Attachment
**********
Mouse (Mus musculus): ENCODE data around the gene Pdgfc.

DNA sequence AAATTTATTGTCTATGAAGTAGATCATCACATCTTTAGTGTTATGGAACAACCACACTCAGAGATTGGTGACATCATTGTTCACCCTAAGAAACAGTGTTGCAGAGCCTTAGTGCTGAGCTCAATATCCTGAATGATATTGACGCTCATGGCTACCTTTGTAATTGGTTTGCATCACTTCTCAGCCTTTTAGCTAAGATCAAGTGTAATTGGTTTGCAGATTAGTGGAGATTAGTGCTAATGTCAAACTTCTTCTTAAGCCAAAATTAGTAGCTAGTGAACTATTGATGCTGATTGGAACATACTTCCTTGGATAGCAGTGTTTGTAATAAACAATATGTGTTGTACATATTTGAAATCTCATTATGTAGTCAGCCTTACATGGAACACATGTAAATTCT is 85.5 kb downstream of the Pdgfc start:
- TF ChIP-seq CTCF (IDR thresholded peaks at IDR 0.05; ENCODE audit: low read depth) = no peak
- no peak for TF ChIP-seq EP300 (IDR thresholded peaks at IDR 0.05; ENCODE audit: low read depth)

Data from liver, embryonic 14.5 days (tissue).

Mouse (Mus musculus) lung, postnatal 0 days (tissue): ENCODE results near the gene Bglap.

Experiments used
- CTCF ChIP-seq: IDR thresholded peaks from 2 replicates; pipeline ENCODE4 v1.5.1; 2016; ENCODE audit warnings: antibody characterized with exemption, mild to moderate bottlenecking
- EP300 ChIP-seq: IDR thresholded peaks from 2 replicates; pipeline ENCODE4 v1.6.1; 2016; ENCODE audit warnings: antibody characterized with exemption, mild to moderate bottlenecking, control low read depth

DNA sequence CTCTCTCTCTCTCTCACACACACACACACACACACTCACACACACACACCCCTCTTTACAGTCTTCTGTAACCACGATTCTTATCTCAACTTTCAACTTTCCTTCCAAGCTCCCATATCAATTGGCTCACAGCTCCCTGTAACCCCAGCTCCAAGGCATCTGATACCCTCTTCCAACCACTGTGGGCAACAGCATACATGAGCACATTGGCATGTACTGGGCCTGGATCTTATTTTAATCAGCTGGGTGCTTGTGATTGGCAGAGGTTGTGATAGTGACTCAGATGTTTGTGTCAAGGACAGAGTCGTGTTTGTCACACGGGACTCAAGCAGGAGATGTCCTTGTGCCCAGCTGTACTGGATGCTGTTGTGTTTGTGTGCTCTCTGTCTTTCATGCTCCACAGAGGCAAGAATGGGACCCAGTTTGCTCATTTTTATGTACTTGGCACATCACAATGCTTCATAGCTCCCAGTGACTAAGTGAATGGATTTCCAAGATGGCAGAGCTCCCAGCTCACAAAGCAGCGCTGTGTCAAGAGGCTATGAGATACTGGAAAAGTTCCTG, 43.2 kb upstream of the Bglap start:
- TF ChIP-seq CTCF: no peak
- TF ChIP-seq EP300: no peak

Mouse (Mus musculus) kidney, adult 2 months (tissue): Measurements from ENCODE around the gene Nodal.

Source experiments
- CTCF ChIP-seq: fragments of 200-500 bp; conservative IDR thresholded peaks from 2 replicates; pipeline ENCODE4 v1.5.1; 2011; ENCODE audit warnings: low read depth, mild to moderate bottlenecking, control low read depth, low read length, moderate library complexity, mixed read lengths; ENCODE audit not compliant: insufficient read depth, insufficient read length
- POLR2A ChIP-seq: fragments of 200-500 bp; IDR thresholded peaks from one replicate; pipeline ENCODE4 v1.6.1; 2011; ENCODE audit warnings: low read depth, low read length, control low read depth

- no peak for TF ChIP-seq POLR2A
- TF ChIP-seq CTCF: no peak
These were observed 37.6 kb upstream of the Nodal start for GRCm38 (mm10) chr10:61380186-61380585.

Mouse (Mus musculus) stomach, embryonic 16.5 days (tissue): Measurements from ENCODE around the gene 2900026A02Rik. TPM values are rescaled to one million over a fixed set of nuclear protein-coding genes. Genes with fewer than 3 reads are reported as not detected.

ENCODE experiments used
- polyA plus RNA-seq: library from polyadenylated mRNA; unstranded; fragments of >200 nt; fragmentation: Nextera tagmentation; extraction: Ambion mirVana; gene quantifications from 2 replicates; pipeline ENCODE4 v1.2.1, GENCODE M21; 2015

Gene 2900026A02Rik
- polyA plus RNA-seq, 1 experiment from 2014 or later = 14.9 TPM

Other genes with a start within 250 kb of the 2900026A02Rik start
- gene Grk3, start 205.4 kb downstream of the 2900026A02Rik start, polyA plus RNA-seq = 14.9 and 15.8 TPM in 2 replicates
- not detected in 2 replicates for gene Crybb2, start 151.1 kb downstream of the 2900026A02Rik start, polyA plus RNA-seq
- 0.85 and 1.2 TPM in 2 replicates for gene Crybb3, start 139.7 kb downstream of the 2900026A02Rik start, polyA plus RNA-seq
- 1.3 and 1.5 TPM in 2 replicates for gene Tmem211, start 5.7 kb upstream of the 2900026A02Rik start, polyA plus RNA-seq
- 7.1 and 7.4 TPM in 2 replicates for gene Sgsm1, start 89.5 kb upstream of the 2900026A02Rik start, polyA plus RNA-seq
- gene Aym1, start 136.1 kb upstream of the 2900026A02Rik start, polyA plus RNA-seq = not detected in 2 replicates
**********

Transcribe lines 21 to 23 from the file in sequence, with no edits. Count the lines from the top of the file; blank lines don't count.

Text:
ENCODE experiments used
- polyA plus RNA-seq: library from polyadenylated mRNA; unstranded; fragments of >200 nt; fragmentation: Nextera tagmentation; extraction: Ambion mirVana; gene quantifications from 2 replicates; pipeline ENCODE4 v1.2.1, GENCODE M21; 2015

Gene 2900026A02Rik